Living with suicidal thoughts

This Week is mental health awareness week and I thought I would take the time to share my experience of something that will affect 20% of UK adults in their lifetime, suicidal thoughts.

In my case I have lived with intrusive suicidal thoughts since I can remember, my earliest memory was when I was 4 or 5; I cant remember for the life of me what triggered these thoughts and feelings, but over the proceeding 22 to 23 years I have learnt they are very much apart of me, just as any other emotion is. This may well sound like a ghoulish and stupendously bad concept, but I’d ask you bear with me as delve deeper in to this rather dark concept.

You may well be asking well what is an intrusive suicidal thought and how is it any different to other suicidal thoughts and feeling. The easiest way I can explain it is that there is no pattern and almost sense to it, I could be having an amazing day where everything is going right, but ill walk past a tree or the stair banisters and the image of myself hanging from it will be locked in my mind. These thoughts can be very problematic when I’m in a low mood as I’m bombarded with unwanted imagery or in some cases can ruin a perfectly fine day.

Suicidal thoughts and feelings are difficult to talk about, especially when the person is experiencing an episode of depression and yet it is overwhelmingly common. I am one of the 1 in 5 that has these thoughts and feelings and I’m one 6.7% of people that has acted to end their lives. But for me the hardest part wasn’t rebuilding myself trying to take my own life, it was accepting that these thoughts and feelings where going to be with me for the rest of my life.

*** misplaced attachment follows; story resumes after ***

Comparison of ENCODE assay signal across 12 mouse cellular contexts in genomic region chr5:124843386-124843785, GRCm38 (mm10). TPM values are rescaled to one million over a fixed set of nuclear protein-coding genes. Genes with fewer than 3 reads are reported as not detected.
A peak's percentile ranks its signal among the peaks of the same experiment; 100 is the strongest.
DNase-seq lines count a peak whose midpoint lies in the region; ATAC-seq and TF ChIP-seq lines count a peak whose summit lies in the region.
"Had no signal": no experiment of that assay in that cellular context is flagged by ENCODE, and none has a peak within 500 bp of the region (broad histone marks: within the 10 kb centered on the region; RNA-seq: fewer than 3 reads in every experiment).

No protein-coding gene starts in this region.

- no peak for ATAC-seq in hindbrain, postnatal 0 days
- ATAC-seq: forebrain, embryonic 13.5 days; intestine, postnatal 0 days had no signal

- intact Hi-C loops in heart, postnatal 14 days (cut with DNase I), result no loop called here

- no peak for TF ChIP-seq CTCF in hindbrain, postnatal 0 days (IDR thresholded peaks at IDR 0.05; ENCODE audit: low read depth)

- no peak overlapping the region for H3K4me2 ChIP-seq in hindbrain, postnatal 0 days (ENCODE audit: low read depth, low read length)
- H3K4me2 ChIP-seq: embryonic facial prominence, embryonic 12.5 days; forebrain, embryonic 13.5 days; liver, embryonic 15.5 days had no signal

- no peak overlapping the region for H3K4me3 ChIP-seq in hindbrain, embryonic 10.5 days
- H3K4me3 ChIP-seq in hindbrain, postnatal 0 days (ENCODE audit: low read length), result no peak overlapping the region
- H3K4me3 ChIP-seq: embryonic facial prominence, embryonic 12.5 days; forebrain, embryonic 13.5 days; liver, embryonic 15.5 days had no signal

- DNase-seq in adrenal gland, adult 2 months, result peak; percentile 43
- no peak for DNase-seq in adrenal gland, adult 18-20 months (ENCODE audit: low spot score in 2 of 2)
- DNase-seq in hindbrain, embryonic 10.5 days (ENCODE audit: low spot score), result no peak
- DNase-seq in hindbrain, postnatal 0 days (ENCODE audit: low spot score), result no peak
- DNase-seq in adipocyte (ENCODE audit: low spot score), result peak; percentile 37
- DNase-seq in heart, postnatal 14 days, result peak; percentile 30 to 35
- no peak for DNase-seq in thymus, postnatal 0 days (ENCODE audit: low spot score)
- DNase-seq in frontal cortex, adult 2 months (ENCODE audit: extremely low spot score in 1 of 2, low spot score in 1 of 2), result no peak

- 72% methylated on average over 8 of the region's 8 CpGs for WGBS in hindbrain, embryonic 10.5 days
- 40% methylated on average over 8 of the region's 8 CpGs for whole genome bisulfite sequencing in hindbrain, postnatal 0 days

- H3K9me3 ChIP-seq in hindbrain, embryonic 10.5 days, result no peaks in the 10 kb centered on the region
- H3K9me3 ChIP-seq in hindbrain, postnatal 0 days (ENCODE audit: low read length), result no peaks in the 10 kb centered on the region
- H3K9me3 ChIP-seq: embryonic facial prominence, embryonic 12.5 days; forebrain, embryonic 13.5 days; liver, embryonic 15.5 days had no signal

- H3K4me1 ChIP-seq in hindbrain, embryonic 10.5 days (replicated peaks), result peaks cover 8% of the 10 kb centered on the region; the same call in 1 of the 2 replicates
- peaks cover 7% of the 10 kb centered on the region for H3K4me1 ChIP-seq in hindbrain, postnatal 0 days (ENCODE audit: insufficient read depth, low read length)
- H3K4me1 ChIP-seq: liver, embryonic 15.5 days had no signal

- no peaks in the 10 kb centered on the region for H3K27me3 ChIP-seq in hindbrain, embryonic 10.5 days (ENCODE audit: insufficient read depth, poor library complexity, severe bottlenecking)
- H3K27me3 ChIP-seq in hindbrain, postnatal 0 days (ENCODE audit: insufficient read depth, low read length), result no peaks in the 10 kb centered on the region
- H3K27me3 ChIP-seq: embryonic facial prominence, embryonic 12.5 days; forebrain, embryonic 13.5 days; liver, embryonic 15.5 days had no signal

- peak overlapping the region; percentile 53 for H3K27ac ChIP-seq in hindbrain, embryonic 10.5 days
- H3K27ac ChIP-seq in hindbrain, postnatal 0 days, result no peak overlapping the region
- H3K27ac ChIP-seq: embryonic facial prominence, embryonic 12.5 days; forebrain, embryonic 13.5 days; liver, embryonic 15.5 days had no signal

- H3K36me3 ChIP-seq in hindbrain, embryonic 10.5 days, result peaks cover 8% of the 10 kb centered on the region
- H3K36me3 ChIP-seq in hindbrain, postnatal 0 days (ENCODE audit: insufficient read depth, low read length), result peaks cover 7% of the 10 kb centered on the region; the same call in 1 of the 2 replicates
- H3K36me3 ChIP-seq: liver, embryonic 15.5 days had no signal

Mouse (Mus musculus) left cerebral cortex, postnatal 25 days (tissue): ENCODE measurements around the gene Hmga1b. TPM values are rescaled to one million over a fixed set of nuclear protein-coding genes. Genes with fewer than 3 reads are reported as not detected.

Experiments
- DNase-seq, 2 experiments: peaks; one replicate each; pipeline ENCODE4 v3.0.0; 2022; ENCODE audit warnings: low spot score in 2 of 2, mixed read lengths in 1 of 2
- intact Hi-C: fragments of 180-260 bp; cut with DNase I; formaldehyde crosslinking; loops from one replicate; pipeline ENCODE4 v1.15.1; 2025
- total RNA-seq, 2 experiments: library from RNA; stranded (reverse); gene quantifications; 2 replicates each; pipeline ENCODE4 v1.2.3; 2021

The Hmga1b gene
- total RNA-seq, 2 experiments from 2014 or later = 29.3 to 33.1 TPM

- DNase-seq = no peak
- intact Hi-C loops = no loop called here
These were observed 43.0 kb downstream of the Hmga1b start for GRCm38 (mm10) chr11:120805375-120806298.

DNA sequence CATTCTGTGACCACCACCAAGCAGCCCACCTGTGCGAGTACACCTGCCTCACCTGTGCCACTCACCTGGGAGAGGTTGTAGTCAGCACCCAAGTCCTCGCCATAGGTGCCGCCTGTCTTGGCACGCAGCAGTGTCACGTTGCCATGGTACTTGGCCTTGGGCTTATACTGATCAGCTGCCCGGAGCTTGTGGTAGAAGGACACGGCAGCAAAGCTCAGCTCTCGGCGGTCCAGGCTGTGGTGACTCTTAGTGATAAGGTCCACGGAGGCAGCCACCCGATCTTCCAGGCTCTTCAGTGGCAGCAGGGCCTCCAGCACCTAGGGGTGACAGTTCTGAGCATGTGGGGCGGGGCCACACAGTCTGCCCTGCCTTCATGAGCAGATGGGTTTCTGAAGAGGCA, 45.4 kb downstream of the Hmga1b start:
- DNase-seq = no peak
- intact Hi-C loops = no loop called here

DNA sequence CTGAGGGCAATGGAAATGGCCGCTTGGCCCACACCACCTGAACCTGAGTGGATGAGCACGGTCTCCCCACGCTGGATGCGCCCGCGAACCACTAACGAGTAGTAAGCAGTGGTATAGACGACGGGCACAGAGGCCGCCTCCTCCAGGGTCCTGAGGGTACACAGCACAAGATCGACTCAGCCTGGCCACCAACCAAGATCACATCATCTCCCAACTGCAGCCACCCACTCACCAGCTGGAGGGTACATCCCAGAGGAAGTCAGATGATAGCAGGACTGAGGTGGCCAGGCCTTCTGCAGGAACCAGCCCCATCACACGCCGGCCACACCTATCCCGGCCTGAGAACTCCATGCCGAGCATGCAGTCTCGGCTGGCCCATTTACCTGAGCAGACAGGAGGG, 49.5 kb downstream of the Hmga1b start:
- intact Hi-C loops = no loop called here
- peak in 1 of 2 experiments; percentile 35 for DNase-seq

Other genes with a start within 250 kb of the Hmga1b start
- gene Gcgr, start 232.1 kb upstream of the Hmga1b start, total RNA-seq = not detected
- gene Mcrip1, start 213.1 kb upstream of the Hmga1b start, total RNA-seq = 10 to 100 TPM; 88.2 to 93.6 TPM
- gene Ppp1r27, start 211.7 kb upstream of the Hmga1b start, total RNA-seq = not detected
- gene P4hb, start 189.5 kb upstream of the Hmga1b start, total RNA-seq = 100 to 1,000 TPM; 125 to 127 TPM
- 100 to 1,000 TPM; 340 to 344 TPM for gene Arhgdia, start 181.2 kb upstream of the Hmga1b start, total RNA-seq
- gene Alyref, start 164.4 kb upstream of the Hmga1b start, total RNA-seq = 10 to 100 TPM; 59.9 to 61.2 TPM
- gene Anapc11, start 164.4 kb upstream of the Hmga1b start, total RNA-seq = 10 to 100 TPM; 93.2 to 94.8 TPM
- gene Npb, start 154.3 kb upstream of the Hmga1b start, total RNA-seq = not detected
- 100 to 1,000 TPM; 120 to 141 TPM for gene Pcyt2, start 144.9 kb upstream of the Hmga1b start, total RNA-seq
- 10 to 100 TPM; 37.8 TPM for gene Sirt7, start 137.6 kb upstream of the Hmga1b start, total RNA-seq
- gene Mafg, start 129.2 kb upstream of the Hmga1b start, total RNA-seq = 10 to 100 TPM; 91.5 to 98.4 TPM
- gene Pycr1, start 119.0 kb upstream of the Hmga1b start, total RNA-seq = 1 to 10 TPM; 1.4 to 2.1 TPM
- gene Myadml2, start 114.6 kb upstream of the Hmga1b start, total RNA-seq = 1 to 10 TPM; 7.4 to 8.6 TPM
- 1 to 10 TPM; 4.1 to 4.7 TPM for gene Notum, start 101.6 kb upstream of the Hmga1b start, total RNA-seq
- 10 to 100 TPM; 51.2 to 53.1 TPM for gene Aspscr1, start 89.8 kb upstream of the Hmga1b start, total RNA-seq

How I learn to stop worrying and love the Bomb

When I was in my teens, I treated my depression and anxiety as a war and my mind the battlefield. When I felt like I was winning I was hyper and erratic, when I felt like I was losing the war, I was physically and emotionally exhausted. Over time I learnt to treat my mental heath the same way you would surfing. You don’t kick your feet against the tide and try and change its direction, because you’ll burnout and be crushed by the weight of it; you turn with the tide and ride the wave. Intrusive thoughts are very much the same, the more you try and fight them and drive them away, the stronger they become.

Mental health has become a massive topic for debate in recent years, and yet it is still a very allusive topic to get to grips with. Every condition and struggle is as unique as the person going through it. That’s why it is so important for people to share their experiences.

Overtime I have come to accept these thoughts and feeling as unpleasant as they are, are part of how I am. I can’t change them anymore than I can stop myself form laughing at my daughter always saying the word fire in a west country accent (even though we live in London). They are apart of me but by accepting them I can make sure that they don’t define who I am a person.